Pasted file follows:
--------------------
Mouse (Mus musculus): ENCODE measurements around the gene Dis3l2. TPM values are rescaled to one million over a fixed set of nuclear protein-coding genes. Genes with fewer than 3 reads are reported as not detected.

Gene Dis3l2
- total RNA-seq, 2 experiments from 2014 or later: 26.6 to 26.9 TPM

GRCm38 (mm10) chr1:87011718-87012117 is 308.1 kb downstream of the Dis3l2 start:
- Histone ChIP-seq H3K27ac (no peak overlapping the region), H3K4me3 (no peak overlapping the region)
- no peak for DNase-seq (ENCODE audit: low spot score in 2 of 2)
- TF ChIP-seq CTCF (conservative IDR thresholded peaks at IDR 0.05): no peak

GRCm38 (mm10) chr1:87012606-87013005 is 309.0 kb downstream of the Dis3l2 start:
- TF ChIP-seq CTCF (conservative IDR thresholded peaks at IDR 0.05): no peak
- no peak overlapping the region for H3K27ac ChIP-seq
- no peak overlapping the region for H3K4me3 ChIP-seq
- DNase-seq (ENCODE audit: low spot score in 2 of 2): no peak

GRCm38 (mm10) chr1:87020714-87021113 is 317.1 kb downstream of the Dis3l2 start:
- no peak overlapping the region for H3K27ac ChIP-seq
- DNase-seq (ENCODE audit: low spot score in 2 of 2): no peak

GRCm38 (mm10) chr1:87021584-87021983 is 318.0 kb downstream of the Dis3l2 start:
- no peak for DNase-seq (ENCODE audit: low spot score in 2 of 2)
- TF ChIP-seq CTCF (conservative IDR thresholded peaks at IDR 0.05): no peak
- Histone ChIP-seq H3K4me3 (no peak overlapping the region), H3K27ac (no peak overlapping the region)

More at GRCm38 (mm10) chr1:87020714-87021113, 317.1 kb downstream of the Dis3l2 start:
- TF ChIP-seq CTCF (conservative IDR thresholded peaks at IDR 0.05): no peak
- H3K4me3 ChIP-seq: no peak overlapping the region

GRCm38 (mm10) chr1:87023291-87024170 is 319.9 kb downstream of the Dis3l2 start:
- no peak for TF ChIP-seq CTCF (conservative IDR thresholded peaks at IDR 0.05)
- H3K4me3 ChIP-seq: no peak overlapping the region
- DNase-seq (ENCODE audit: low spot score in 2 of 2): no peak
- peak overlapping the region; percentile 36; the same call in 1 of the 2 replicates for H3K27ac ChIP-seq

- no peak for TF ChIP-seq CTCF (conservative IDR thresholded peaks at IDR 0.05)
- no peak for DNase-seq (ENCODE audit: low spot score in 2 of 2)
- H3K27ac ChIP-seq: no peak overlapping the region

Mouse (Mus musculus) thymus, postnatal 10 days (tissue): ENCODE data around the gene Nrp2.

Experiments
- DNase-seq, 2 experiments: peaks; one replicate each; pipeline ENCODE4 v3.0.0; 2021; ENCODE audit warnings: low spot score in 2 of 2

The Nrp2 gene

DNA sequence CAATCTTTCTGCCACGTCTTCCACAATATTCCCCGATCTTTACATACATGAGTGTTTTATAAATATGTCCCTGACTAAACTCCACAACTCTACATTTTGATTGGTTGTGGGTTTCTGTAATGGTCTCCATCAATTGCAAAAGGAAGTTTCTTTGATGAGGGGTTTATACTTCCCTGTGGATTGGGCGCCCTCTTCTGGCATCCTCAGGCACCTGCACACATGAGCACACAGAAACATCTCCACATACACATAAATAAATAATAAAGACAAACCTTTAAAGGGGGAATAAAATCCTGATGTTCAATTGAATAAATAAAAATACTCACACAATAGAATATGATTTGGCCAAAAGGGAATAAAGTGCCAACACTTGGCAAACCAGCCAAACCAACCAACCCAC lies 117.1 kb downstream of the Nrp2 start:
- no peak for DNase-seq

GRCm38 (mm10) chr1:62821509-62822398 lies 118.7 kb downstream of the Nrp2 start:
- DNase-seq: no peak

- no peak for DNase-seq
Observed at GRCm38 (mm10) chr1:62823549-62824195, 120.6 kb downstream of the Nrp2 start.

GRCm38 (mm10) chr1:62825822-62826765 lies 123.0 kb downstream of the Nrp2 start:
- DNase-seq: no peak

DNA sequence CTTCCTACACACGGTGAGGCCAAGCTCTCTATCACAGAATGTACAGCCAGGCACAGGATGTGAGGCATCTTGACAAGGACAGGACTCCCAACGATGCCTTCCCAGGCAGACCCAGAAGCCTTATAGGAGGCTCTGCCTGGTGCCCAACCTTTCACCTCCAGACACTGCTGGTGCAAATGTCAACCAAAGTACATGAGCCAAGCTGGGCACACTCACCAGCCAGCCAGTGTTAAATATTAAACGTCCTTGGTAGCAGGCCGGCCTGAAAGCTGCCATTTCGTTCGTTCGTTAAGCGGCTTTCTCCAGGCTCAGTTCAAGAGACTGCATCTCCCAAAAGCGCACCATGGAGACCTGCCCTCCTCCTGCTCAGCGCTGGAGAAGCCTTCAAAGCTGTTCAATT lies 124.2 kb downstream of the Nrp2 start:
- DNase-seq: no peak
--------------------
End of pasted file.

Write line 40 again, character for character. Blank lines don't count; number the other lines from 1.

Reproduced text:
Observed at GRCm38 (mm10) chr1:62823549-62824195, 120.6 kb downstream of the Nrp2 start.